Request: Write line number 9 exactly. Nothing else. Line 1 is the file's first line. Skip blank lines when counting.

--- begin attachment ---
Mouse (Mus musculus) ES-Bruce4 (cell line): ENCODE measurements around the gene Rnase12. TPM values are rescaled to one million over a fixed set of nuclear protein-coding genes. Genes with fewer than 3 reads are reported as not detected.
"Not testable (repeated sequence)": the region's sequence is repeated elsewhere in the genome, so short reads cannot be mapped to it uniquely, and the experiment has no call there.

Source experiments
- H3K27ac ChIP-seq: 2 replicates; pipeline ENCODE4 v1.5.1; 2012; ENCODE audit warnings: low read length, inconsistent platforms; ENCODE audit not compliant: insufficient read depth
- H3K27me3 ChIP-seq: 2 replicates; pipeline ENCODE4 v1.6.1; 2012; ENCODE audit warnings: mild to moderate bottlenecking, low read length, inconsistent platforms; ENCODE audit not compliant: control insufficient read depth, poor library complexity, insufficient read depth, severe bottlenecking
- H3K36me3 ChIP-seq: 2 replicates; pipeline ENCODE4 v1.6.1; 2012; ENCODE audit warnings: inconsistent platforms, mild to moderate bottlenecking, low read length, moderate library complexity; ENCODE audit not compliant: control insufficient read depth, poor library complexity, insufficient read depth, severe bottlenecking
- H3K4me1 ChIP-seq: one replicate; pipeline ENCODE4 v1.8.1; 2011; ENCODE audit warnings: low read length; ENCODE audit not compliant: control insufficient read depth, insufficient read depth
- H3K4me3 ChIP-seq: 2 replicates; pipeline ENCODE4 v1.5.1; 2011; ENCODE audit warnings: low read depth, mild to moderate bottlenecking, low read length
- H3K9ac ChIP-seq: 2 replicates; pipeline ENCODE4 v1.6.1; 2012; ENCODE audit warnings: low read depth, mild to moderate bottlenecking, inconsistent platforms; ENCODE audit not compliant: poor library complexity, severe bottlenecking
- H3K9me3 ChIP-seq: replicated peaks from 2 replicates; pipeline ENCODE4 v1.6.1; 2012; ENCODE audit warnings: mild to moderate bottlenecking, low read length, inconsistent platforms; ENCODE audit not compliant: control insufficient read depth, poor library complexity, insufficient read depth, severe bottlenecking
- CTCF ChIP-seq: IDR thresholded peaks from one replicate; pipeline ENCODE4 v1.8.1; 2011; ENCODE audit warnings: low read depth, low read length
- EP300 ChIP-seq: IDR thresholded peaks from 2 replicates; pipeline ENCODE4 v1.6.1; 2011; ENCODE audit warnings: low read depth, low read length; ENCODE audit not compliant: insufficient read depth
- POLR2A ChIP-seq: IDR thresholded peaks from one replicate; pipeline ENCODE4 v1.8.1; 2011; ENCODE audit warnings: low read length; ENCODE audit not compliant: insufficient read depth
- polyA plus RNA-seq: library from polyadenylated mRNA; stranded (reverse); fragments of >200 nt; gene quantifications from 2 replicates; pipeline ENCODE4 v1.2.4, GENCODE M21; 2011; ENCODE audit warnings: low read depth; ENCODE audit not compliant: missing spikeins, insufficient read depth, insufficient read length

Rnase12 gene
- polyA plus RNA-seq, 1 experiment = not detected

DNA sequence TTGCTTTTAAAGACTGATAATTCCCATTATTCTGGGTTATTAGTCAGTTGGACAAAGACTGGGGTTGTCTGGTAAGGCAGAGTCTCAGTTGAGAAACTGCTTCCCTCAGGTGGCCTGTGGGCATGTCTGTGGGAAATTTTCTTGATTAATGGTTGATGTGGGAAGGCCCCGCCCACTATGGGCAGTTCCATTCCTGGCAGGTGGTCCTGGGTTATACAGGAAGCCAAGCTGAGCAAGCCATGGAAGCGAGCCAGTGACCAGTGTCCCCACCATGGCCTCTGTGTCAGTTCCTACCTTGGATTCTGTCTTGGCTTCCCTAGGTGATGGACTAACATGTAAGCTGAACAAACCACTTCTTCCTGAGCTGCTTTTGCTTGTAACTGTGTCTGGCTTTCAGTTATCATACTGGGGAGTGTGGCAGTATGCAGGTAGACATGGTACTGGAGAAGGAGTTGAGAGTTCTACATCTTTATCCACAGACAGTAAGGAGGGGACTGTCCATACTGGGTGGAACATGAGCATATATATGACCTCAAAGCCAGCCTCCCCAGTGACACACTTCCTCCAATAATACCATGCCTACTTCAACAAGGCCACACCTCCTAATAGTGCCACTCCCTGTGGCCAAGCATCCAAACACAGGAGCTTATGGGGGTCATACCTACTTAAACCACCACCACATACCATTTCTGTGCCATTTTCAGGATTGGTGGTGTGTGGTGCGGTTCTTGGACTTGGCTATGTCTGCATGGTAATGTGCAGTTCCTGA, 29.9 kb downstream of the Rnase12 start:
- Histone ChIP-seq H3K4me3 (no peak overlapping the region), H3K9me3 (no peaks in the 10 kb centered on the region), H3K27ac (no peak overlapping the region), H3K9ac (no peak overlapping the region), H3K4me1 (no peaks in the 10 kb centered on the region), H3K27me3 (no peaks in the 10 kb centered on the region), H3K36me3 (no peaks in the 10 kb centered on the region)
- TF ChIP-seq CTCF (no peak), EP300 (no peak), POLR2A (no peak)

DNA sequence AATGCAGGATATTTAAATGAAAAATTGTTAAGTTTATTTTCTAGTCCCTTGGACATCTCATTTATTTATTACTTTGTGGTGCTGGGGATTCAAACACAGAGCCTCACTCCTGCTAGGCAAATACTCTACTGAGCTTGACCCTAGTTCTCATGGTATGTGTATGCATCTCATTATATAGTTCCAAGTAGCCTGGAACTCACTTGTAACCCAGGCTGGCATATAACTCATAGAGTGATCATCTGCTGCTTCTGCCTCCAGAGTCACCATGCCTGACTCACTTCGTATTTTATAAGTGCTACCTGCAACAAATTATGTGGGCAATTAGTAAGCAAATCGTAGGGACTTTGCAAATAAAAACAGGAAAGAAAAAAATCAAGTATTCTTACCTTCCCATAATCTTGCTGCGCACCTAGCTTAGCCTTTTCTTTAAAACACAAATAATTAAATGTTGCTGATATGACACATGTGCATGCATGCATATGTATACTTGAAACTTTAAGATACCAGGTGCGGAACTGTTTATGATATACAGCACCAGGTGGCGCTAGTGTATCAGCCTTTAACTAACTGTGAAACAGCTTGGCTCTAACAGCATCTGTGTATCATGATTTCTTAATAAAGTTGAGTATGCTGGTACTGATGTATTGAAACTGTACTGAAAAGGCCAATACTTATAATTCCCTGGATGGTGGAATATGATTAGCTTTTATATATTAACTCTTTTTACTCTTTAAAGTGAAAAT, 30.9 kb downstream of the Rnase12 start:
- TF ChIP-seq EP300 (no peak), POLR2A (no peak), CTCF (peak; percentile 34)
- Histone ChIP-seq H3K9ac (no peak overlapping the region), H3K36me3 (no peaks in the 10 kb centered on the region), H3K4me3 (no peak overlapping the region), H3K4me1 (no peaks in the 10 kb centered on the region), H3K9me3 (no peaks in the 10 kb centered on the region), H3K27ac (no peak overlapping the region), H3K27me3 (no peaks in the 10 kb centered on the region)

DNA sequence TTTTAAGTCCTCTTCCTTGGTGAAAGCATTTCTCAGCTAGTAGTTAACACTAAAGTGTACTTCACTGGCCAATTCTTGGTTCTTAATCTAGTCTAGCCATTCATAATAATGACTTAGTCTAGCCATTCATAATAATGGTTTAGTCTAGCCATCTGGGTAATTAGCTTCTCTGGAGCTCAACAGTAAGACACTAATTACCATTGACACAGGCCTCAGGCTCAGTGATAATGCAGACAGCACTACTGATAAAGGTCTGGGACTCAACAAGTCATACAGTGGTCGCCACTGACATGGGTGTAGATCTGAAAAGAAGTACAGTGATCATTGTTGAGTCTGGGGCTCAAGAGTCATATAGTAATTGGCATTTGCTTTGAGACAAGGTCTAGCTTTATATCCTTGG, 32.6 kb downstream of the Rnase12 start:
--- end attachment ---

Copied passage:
- H3K9ac ChIP-seq: 2 replicates; pipeline ENCODE4 v1.6.1; 2012; ENCODE audit warnings: low read depth, mild to moderate bottlenecking, inconsistent platforms; ENCODE audit not compliant: poor library complexity, severe bottlenecking